2012 National Meeting

1105 — Measuring Veteran Recovery at Mental Health Clinics: The Mental Health Recovery Measure (MHRM)

Armstrong NP, Greater Los Angeles VA; Cohen AN, Greater Los Angeles VA & UCLA; Hellemann G, UCLA; Niv N, Long Beach VA; Hamilton AB, and Young AS, Greater Los Angeles VA & UCLA;

Objectives:
The Uniform Mental Health Services Package requires a transformation to recovery-oriented care in VA mental health. To evaluate this organizational change, VA would benefit from measures of recovery in patients receiving specialty mental health care. Although promising instruments exist, most are burdensome and have multiple domains that have not been established as separate constructs. This paper evaluates the psychometric properties of the Mental Health Recovery Measure (MHRM) in a large sample of VA patients and suggests improvements.

Methods:
As the largest quality improvement study in VA specialty mental health, “Enhancing QUality of care In Psychosis (EQUIP)” provided an opportunity to collect recovery data. EQUIP is a VA HSR&D/QUERI trial that enrolled 801 Veterans with schizophrenia across 8 sites and 4 VISNs. At baseline, Veterans completed the MHRM and measures of functioning, quality of life, and healthcare satisfaction. Reliability and validity of the MHRM were examined through internal consistency, factor analysis, and Pearson correlation procedures.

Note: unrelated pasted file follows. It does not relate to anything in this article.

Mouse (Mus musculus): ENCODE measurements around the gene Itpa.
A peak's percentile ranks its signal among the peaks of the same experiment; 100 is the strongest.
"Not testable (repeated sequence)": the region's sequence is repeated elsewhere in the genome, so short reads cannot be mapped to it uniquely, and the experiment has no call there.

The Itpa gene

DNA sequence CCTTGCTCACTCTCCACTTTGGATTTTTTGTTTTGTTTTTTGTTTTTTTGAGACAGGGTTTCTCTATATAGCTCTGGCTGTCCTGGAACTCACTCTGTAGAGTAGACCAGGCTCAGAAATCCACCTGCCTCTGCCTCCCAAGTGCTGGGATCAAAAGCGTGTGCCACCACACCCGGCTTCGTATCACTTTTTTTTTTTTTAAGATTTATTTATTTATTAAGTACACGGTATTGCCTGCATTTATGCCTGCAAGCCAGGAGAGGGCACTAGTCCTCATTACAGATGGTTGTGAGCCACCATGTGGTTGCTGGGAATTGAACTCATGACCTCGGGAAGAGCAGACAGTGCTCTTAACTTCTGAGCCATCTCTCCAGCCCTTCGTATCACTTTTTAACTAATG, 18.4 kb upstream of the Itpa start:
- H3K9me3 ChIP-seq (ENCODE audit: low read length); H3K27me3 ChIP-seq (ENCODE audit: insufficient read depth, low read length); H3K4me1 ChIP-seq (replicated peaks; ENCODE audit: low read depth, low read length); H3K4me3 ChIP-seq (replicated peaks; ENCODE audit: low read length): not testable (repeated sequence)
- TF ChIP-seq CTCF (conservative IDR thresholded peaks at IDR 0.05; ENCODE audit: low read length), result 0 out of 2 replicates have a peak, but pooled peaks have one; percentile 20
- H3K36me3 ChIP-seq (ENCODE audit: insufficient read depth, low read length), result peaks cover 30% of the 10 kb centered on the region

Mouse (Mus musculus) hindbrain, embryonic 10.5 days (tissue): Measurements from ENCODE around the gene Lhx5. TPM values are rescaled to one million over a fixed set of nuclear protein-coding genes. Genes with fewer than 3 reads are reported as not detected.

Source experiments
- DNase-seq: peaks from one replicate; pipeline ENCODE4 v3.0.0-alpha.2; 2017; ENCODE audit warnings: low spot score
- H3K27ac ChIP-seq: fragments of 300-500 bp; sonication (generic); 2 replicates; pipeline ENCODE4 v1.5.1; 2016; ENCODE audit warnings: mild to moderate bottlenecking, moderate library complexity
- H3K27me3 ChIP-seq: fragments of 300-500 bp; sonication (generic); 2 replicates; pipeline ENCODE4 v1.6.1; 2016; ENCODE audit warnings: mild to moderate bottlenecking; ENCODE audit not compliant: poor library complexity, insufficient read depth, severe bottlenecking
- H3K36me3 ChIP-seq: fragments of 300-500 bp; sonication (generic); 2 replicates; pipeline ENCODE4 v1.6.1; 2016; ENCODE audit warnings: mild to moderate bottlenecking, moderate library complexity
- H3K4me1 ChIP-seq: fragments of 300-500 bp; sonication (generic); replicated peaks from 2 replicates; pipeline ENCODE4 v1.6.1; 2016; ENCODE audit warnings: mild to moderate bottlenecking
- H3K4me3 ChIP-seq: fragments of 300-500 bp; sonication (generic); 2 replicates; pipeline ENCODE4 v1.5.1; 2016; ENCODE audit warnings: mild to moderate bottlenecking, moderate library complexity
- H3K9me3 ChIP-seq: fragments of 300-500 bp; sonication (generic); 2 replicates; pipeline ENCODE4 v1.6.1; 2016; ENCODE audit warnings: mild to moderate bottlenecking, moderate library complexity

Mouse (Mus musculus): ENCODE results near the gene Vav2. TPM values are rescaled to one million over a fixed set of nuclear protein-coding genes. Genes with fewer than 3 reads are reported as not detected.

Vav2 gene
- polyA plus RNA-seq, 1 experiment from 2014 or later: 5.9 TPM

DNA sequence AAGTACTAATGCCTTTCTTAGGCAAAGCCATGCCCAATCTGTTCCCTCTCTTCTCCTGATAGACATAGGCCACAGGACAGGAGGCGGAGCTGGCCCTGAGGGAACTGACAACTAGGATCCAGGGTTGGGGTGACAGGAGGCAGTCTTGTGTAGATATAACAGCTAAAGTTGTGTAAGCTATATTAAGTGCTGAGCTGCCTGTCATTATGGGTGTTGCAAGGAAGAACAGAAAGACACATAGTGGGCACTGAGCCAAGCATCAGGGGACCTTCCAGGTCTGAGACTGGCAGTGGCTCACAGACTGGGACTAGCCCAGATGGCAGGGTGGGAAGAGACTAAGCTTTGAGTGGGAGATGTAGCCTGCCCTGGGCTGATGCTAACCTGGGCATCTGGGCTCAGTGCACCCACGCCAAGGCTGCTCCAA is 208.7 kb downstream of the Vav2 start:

Results:
Despite eight conceptual domains suggested by MHRM authors, factor analysis revealed that a single factor model best fit the data. Examination of inter-item correlations and item correlations with Lehman Quality of Life and MIRECC-version GAF (occupational and social functioning) scores were used to reduce the number of MHRM items from 30 to 10 (MHRM-10). Total mean score for the MHRM-10 was 27.6 (SD = 6.7; range = 0-40). MHRM-10 internal consistency was comparable to that of the 30-item MHRM (alpha = 0.9). MHRM-10 total scores significantly correlated with measures of occupational functioning (r = 0.16, p <0.01), quality of life (r = 0.36, p <0.01), and satisfaction with care (Client Satisfaction Questionnaire: r = 0.14, p <0.01).

Implications:
The MHRM is a reliable and valid measure that is best interpreted as a total score. A 10-item version of the MHRM maintained comparable psychometric properties, reducing measurement burden. Replication of findings in a different sample and establishing sensitivity to change over time is suggested.

Impacts:
By evaluating recovery outcomes in patients, VA can set benchmarks for and measure progress towards recovery transformation.